Two cleared of forgery after $1.5 million bearer certificate scam

Courts clears men of all charges, blaming 'serious communication problems' between management of the bank concerned, the police and the accused

(File photo)
(File photo)

Two men who came to Malta to try and cash a $1.5 million bearer certificate have been cleared of possession and use of falsified documents.

Magistrate Joe Mifsud heard how the Russian men had decided to come to Malta to ascertain the authenticity of the documents after a number of emails and phone calls went unanswered.

The accused, a 38-year-old man and a 51-year-old man, both from Moscow had denied charges of possession and use of falsified documents and fraud.

The charges date back to 12 June when, at around 10:10am, the two men had gone to the Valletta branch of Lombard Bank to verify whether the bearer certificate they were in possession of could be cashed. The court heard how one of the men knew very little English and the other spoke none at all.

Police Inspector Christabelle Chetcuti had told the magistrate that the pair had been arrested after the police received a report from bank employees that they had tried to cash the $1.5million using falsified documents.

Four identical bearer bonds were exhibited in the acts of the case.

A manager from Lombard Bank had testified that this type of bearer bonds had been discontinued over 30 years ago, adding that the bank had never used the fake bond’s format but that the logo on it was “somewhat modern.”

Lombard’s Chief Executive Joseph Said told the court that when the certificates had been brought to his attention, he had immediately identified them as being fakes due to the bonds all having the same reference number.

One of the accused had explained to the police that his friend’s son had approached him. He had asked a friend who had connections to a bank about the bearer certificates, he said.

The man had tried to communicate with the bank before travelling to Malta to verify the documents, said the police, adding that there were a number of phone calls from Russia to Lombard in the days mentioned by the accused.

Manager immediately noticed something wrong.

The bank manager had explained to the court that he had taken the bearer bond certificates and took them to the Chief Executive who immediately told him that they were not valid. The certificates, which had not been on the market for 20 years, bore a recent logo whilst the signature could not be identified.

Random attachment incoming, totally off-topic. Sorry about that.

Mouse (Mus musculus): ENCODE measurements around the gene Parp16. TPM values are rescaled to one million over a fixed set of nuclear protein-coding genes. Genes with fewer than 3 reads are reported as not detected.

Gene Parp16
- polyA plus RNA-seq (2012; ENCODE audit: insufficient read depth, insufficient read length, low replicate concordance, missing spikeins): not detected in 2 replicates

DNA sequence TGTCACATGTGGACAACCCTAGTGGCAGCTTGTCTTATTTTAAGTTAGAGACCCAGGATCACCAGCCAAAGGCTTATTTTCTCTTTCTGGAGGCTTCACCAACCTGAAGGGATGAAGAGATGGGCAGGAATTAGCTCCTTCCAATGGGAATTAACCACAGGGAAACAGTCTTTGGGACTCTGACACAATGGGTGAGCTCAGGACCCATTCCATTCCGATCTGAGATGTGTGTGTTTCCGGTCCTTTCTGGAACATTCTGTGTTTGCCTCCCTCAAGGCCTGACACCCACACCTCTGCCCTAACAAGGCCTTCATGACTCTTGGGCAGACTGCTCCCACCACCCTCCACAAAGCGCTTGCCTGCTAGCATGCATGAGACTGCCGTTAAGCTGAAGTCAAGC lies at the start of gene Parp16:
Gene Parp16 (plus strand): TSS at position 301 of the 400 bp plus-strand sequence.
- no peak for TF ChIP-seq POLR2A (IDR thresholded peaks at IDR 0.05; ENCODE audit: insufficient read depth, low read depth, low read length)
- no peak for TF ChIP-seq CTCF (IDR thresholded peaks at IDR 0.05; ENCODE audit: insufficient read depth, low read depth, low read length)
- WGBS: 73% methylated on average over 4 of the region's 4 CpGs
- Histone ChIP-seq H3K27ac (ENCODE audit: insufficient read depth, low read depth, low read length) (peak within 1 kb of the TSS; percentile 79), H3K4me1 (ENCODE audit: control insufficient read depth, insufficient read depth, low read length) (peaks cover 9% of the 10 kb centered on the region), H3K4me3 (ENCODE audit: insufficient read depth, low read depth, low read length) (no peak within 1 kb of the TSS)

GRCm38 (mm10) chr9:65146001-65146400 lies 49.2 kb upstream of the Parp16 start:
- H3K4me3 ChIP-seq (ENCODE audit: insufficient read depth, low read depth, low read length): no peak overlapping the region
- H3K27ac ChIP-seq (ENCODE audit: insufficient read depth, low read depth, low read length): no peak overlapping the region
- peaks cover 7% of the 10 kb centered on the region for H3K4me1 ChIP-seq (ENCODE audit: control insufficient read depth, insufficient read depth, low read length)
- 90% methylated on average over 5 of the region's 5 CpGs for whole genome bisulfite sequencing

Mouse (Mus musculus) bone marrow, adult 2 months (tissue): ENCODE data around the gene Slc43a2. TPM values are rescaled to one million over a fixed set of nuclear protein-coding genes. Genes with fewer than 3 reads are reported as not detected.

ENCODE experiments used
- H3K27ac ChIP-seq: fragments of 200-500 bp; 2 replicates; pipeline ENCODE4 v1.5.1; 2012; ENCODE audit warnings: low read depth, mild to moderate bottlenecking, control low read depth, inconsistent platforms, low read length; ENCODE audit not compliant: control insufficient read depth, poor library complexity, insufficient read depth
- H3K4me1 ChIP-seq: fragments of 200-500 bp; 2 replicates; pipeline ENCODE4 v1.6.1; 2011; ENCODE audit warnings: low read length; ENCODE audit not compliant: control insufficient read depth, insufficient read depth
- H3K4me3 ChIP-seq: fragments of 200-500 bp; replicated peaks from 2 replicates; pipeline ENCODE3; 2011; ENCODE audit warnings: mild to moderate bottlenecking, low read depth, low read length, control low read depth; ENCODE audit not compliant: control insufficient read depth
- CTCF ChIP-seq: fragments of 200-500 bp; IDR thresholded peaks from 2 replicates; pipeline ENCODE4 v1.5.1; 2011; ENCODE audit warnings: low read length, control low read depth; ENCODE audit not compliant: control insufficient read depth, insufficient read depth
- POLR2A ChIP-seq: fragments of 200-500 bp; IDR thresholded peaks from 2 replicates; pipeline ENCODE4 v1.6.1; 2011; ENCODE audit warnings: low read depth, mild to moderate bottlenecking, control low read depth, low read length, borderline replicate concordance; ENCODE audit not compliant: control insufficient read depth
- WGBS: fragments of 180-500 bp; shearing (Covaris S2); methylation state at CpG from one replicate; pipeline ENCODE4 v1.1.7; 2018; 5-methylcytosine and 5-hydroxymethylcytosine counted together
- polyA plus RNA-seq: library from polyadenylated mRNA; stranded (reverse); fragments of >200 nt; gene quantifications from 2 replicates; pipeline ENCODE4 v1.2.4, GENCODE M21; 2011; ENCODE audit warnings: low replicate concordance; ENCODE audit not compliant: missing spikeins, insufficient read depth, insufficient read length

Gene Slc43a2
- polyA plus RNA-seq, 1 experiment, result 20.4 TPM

Whilst a bearer certificate could be used as payment, the manager told the court that someone who accepts a $1.5 million bearer bond certificate without carrying out checks would be “stupid.”

He explained that the bank did not answer the man’s emails as that type of email were associated with hacking attempts.  Furthermore the bank had never issued bearer bond certificates, he said.

A court appointed expert said that the documents had no security features and used a logo similar to Lombard Bank’s. In his testimony he said that for a document to be a forgery there had to be an original already in existence, but if the original did not exist “then it is an invention.”

The court saw that there had been several attempts by the two men to communicate with the bank to try and obtain information about these bearer certificates and noted that the mere attempt to obtain information could not be taken as a use of the documents in question.

Blaming “serious communication problems” between the bank management, the police and the accused, the court cleared the accused of all charges. It ordered the destruction of the false bearer certificates.

Magistrate Joe Mifsud presided. Police inspector Christabelle Chetcuti prosecuted. Lawyer Arthur Azzopardi was defence counsel.